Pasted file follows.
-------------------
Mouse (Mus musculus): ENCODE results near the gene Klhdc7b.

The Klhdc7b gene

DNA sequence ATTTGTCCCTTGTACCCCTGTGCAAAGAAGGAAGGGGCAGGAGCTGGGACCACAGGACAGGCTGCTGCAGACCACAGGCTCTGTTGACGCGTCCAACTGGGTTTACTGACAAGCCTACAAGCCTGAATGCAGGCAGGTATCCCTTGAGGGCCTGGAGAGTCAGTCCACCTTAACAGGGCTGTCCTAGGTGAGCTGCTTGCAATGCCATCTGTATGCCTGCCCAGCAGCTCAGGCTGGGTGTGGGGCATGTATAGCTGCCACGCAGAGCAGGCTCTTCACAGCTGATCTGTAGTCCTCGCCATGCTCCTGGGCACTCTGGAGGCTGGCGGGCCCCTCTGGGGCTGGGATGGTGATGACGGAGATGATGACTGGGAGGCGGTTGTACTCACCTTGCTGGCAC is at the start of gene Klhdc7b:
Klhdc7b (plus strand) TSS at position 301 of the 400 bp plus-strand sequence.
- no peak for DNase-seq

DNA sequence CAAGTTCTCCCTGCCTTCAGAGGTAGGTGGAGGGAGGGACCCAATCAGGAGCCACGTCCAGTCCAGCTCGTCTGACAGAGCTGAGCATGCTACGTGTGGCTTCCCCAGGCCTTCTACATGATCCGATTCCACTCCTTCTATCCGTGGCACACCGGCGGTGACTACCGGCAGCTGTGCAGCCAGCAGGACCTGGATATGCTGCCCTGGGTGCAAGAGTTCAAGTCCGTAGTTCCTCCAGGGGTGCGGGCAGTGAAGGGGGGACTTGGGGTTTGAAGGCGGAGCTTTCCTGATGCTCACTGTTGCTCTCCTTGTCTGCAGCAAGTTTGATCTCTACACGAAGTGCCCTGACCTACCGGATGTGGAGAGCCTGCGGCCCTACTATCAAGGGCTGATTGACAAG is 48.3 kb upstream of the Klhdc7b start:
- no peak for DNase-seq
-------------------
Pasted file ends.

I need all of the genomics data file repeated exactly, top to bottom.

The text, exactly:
Mouse (Mus musculus): ENCODE results near the gene Klhdc7b.

The Klhdc7b gene

DNA sequence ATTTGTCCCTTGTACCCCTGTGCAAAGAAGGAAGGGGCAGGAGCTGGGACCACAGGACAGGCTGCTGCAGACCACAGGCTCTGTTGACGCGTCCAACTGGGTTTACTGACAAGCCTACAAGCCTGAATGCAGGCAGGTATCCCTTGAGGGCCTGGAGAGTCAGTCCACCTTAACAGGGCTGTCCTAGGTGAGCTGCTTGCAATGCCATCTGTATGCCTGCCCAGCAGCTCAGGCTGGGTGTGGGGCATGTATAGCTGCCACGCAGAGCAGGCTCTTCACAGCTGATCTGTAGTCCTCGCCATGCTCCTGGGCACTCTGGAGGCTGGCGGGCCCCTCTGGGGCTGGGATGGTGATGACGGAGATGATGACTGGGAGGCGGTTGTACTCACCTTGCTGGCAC is at the start of gene Klhdc7b:
Klhdc7b (plus strand) TSS at position 301 of the 400 bp plus-strand sequence.
- no peak for DNase-seq

DNA sequence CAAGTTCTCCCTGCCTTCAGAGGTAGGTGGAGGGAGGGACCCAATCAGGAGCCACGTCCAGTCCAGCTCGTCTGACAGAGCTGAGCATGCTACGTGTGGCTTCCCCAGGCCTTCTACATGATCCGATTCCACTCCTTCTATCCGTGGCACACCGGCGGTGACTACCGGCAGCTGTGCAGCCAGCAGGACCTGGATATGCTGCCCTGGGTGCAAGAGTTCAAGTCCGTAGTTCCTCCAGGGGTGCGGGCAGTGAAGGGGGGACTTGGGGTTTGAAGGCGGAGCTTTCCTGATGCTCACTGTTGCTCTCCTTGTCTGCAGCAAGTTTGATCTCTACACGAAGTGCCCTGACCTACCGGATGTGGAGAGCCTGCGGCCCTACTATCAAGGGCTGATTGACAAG is 48.3 kb upstream of the Klhdc7b start:
- no peak for DNase-seq